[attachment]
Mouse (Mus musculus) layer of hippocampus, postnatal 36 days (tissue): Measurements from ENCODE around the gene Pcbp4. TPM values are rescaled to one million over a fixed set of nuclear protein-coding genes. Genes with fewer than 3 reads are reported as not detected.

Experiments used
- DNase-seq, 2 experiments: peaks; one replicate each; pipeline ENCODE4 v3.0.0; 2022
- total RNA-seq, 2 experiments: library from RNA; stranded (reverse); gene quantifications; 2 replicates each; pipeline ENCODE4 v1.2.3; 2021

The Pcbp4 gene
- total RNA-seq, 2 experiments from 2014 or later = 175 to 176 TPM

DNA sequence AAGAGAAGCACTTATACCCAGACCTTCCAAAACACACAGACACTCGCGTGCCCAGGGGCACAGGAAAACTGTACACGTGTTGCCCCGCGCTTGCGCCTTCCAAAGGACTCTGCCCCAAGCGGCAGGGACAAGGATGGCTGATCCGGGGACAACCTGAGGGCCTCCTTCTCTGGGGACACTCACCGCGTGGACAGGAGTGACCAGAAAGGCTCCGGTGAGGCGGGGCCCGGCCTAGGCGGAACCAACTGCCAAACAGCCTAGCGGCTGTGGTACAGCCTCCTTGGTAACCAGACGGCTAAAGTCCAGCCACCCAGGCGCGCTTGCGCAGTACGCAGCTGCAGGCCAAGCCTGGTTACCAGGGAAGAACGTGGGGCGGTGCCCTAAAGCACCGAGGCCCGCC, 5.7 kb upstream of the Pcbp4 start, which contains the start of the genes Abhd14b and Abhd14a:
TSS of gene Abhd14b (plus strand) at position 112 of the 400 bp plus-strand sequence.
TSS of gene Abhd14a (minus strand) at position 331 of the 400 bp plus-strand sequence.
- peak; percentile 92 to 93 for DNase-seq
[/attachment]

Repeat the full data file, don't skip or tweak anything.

Mouse (Mus musculus) layer of hippocampus, postnatal 36 days (tissue): Measurements from ENCODE around the gene Pcbp4. TPM values are rescaled to one million over a fixed set of nuclear protein-coding genes. Genes with fewer than 3 reads are reported as not detected.

Experiments used
- DNase-seq, 2 experiments: peaks; one replicate each; pipeline ENCODE4 v3.0.0; 2022
- total RNA-seq, 2 experiments: library from RNA; stranded (reverse); gene quantifications; 2 replicates each; pipeline ENCODE4 v1.2.3; 2021

The Pcbp4 gene
- total RNA-seq, 2 experiments from 2014 or later = 175 to 176 TPM

DNA sequence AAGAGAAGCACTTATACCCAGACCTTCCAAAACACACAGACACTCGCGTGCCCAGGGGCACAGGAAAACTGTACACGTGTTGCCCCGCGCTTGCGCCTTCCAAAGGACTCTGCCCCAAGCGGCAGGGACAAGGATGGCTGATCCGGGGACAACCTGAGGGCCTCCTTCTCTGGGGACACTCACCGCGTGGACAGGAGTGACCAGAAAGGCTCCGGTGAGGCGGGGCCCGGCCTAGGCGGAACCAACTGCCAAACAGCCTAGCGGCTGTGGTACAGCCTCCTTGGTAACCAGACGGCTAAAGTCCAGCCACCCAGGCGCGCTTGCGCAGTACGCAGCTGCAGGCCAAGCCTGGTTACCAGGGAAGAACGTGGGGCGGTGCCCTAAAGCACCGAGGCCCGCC, 5.7 kb upstream of the Pcbp4 start, which contains the start of the genes Abhd14b and Abhd14a:
TSS of gene Abhd14b (plus strand) at position 112 of the 400 bp plus-strand sequence.
TSS of gene Abhd14a (minus strand) at position 331 of the 400 bp plus-strand sequence.
- peak; percentile 92 to 93 for DNase-seq